The teams I manage at work pride themselves on moving quickly. We release features, adjust UI, and run experiments at a rate where it is difficult to follow everything which is going on. I see one of my responsibilities as a manager to keep up this pace of execution, but in a way which holds a high bar for quality and allows for feedback from stakeholders who aren’t following every design discussion or code review.
We had a problem of the sort where an engineer would make some kind of change and then later on get asked “why did you turn this on?”, “why didn’t you tell X?”, “did you consider A, B, C?”. This was adding uncertainty to the development process - engineers would be uneasy about rolling changes and felt pressure to get buy-in from every stakeholder before shipping even small modifications to the software.
I wanted my team to feel safe following a product development process where they wouldn’t get second guessed or called out if they did things the agreed-upon way. Using my favorite productivity tool prototyping platform (Google Apps), I created a form which would handle collecting the details of planned changes, format things nicely, and notify all appropriate stakeholders. We have an agreement with the team now that engineers are “covered” making changes as long as they fill out the form as soon as possible during the development process. If an engineer uses the form, ships a change, and then someone has a problem with how the feature was shipped or communicated, then I intervene and walk the stakeholder through our tracking process. This has been a great step toward making engineers feel more empowered to ship changes, giving stakeholders a concise summary of upcoming changes, and has the side effect of creating a clear log of everything our teams are contributing.
I’ve gotten some interest in this internally from other teams, and I think it’s a generally useful tool for any team of software engineers. I’m going to walk through how it works and was built, with the hopes that you may find something like this useful in your development process.
The first time I remember hearing the term “hackathon” out loud was when I was a couple weeks into my employment on Google’s Developer Relations team. I was trying to figure out what I was going to do to help bootstrap developers for the nascent OpenSocial project. Patrick Chanezon, the Developer Advocate on the project, said something like “we’re going to cold call a bunch of social app authors and hold a hackathon to test out the API” which hadn’t really been done before—we were helping pave a new path for the company at the time. That first event was kind of a mess. I remember stalling for time with a room full of developers since our test server wasn’t booting correctly. An engineer was hurriedly trying to fix things so that the attendees could get to work.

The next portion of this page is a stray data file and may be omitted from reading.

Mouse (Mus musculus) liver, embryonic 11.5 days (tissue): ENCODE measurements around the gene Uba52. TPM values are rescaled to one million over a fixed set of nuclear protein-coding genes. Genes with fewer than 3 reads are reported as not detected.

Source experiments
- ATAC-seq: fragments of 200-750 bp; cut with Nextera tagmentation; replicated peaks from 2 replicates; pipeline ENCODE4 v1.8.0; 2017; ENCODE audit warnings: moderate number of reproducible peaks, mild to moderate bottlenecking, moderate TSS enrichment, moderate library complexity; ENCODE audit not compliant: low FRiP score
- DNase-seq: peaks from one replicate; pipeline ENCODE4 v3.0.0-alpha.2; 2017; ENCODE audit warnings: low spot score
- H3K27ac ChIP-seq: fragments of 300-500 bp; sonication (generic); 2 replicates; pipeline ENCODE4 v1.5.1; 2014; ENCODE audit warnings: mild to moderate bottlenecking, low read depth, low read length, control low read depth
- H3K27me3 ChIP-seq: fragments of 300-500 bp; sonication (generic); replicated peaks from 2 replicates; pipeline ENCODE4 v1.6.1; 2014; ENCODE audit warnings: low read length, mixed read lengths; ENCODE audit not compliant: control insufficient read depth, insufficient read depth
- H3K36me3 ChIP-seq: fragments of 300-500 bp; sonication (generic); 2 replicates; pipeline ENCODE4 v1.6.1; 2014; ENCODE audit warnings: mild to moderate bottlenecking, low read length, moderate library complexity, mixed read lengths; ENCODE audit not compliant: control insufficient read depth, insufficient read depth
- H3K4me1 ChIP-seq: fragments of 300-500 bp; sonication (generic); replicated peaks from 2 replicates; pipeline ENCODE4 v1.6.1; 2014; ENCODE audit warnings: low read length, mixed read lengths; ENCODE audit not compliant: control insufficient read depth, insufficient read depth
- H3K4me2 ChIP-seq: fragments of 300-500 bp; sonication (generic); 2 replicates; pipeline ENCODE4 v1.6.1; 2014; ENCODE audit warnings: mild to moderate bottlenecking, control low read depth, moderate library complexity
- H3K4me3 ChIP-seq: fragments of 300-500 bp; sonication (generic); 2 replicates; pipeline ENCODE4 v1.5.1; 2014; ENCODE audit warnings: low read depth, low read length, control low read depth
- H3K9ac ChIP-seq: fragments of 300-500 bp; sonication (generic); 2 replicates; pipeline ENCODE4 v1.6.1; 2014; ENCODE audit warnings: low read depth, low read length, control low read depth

Friday, February 24th, 2017 was my 1999th day of employment at Twitter, and my last.
I’ve been a bit nostalgic about this, so I reread my initial thoughts on joining Twitter in 2011 to laugh at how young and naïve I was five and a half years ago. I know that when I first started I didn’t really have a great idea of what people did in fast growing companies. Did they jump around and try to work on the most critical problem at the time? Did they focus on small areas and grow them into large ones?
… have met and in many cases exceeded the expectations I had when thinking about joining the company. Obviously I’m still in the honeymoon period and things are still moving fast, but the energy and culture of the place have been inspiring. I’ve found a few things particularly worth gushing over:
During my 4 years at Google, I conducted over 70 interviews. While there were definite hiring droughts, there were several months where I would have 2-4 interviews a week. Since most interviews are just 45 minutes, an interviewer has to get a good idea of a person’s abilities in a short time span. Usually this means that one major mistake can make the difference between a candidate getting a passing score or a failing score. I’ve certainly had interviews start off really promising, but go quickly downhill when the candidate made a few key errors.
…was August 25th, 2011. On September 6th, 2011 (four years and two days after I started my first Silicon Valley job at Google) I will be starting a position as Developer Advocate at Twitter.
I’m at Moscone Center in San Francisco this week, as a speaker in this year’s Google I/O conference. My session is tomorrow (May 11th) and as a first, I’ll be livestreamed over the internet. If you’re interested in viewing the session, you should be able to see it here, starting at 10:45am PDT. We’re bringing a lot of great content, and will try to bring the funny as well.